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Phil Haack Replies to Concerns on .NET OSS

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Some members and contributors have expressed concerns over the current state of open source in .NET, as covered last week. To get a deeper perspective on the situation, InfoQ reached out with Phil Haack, former program manager at Microsoft and currently engineering manager at GitHub. Phil was also the track host of “Incredible Power of an Open-Sourced .NET” at QCon.

Phil began by describing the current transformation of .NET OSS:

I think a lot of the frustration with the .NET OSS community is the fact that compared to other OSS communities, it’s relatively young. Although it’s improved a lot and is continuing to improve, there’s a lot of inertia to overcome. For a company the size of Microsoft, its rate of change is actually impressive. But the impact of that change will always lag behind. After all, a lot of people are still angry about IE 6 and its demolishing of web standards, and that came out 15 years ago!

Traditionally, Microsoft had to have its own product in every space. In part, its customers demanded it. The old adage “Nobody ever got fired for buying IBM” equally applies to Microsoft.

However, it’s changed in recent years as it began to realize that OSS is the future. For example, they investigated the possibility of building their own DVCS, but came to their senses and simply adopted Git wholeheartedly. Likewise, they had their own distributed cache but then switched to Redis. They also contribute to OpenSSH. In this regard, Microsoft has started to not only adopt OSS, but contribute to it.

They’ve also converted a lot of their code to open source as evidenced by the fact that MSBuild, ASP.NET Core, .NET Core, etc. etc. are all open source and on GitHub. But it’s going to take time for the impact of this sea change to really pan out. Now is the time for a truly innovative .NET project to have a chance to succeed because if it becomes a standard and is something Microsoft doesn’t already have, but needs, Microsoft becomes a potential sponsor.

Open source project sponsorship is one of the main concerns brought up by several .NET contributors. They claim that while some enterprises use open source projects extensively, they do not contribute back. Phil responds :

The problem about saying enterprises do not contribute back to projects is how do you measure it? Nobody can put forth any data that suggests this is true or not. My hunch is that this is a problem in every OSS community. Just look at all the security vulnerabilities in openssl and how under-funded that project is and it’s used EVERYWHERE.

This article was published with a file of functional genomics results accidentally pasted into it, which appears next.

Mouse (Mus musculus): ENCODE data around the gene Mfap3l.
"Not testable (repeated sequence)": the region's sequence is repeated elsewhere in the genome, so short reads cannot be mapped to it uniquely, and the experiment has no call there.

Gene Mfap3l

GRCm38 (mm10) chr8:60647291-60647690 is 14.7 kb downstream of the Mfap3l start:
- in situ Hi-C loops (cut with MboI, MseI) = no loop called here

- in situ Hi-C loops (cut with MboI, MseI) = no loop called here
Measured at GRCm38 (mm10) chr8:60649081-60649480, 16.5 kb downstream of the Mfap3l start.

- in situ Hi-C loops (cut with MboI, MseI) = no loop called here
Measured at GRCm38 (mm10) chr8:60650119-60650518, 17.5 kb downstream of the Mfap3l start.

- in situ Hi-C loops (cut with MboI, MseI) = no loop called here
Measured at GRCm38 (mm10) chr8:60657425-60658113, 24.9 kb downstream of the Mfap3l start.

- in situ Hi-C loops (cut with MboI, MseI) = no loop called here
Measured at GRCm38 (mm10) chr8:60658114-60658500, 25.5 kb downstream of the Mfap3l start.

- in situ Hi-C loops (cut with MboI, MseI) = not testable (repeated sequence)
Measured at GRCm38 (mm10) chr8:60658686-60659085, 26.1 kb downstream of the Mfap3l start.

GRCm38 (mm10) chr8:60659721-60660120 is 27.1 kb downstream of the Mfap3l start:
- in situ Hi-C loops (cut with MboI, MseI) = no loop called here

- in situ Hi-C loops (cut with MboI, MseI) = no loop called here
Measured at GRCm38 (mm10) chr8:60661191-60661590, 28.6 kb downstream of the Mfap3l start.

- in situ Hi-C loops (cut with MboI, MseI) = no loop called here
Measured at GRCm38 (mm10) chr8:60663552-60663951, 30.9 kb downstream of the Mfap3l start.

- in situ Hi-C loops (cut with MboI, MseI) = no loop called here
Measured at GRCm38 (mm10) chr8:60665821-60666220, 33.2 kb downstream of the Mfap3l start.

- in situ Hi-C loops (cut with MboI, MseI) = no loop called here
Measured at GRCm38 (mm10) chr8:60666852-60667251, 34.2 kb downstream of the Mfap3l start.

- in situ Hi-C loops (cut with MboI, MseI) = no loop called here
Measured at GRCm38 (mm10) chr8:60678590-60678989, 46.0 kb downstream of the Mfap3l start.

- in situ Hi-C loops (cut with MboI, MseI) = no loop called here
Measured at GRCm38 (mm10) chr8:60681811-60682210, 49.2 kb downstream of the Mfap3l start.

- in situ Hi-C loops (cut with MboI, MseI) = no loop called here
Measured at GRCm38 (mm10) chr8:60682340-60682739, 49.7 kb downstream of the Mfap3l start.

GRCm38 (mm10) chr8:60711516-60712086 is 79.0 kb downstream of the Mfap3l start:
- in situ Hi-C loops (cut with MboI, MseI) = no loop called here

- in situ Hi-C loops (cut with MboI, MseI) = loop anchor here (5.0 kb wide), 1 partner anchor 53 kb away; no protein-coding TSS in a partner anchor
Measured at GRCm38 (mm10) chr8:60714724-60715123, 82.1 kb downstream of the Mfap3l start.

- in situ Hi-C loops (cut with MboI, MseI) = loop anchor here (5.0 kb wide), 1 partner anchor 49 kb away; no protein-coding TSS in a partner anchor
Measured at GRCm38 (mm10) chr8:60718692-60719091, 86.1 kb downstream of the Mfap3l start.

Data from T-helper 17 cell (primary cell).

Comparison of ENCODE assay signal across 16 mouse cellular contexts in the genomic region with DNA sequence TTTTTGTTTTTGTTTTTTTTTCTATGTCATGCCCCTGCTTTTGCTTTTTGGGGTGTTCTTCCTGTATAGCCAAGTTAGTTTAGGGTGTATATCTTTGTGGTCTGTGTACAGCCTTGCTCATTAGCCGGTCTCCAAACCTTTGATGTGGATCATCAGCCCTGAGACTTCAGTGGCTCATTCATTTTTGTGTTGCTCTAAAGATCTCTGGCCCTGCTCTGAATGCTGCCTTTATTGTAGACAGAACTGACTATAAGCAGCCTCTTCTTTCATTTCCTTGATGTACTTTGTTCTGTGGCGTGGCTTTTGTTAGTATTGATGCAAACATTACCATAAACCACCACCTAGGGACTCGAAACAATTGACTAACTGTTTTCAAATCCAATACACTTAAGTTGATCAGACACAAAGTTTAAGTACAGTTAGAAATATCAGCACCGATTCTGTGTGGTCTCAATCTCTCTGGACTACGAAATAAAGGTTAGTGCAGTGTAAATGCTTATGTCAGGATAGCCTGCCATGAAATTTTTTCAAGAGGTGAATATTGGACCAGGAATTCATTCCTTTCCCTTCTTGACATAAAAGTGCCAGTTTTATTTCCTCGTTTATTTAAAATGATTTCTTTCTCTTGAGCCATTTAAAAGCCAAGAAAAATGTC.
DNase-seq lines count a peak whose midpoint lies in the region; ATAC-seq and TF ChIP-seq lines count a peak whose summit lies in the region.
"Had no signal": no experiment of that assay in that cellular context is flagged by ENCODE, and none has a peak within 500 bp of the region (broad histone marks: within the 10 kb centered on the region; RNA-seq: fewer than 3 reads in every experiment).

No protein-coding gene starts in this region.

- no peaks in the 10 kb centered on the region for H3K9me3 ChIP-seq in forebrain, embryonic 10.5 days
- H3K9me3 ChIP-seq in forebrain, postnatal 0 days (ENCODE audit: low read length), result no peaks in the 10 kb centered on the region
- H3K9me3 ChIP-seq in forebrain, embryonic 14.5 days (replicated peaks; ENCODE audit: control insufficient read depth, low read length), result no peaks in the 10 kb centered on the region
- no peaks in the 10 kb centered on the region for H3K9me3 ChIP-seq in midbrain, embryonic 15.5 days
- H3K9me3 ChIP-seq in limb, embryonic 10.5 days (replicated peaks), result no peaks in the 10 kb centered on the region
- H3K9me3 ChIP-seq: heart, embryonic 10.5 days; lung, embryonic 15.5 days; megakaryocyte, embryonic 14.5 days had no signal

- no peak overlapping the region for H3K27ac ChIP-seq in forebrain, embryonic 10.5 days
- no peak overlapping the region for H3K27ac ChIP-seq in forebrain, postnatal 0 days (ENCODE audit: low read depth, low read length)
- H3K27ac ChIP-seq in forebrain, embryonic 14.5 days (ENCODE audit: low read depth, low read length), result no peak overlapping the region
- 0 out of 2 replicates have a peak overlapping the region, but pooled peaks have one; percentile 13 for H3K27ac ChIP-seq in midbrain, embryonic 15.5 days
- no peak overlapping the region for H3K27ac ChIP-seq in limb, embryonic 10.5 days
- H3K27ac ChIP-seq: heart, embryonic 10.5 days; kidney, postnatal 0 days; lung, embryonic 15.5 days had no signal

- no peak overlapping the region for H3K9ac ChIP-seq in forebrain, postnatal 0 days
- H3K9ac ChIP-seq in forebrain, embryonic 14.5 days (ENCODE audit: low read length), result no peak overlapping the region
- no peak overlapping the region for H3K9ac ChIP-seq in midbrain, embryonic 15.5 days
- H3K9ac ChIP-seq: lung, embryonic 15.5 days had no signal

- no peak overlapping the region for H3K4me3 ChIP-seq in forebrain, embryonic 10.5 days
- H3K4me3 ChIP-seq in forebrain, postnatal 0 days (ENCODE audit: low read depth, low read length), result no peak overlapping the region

We need more research on this. I’d bet there’s an average ratio of number of users that use an OSS project to the number of companies that contribute to that project. For example, suppose for every 1 million users of an OSS library, one company sponsors. Given the small size of .NET communities, that would mean very few .NET OSS projects get corporate sponsors.

This is a challenge that I think is universal in open source, not just in .NET and is something I’d like to improve. I think we need to help companies see the benefit to their bottom line in contributing back to the software they use. Not only does a rising tide lift all boats in this case, but it’s a great way to build up solid engineers as contributing to these projects is often more challenging than their day to day work. It’s also a morale booster and can provide great PR. As an open source community, we need to do better in teaching companies the benefits and how to effectively contribute back.

While Microsoft now embraces technologies it did not create, opening the way for outside projects, it still has a key role to play in .NET open source. Phil explains the link between the business strategy of Microsoft and .NET OSS:

I think it’s important to look at the long play of Microsoft. Their Windows and Office businesses are going strong. However, as more and more people embrace open source, web, and mobile, the power of these businesses to sustain Microsoft long into the future will diminish. Their ability to make money selling applications, libraries, and frameworks will follow the same path. I think Microsoft’s business of the future is Azure and its associated services, which suffer less from the commodifying effects of OSS. From their perspective, who cares what you built it with, as long as it runs on Azure!

This is why we see OSS being embraced right from the top (Satya Nadella) on down. It’s not a PR stunt. Nobody would bet that much money, time, and infrastructure on PR. It will take some time for this sea change to reach the shores of the average .NET OSS project, but it will.

For example, C# repositories on GitHub outpace the average and are one of the fastest growing languages on GitHub. We’ve seen a pick-up in new users who use Windows as their primary operating system. .NET open source is certainly not stagnant on GitHub; it’s growing rapidly. One of the projects I help maintain is Octokit.Net, a client library to the GitHub API. It’s a relatively small and obscure project, but we’ve had a lot of active contributors lately. It’s really picked up.

Phil concludes:

So yeah, .NET open source isn’t as big, strong, or as healthy as some of the other communities. But it’s closer than most people think and actively growing. I think the big effort going into the future is to educate companies about contributing back, but that’s not solely a .NET problem but a larger OSS problem.

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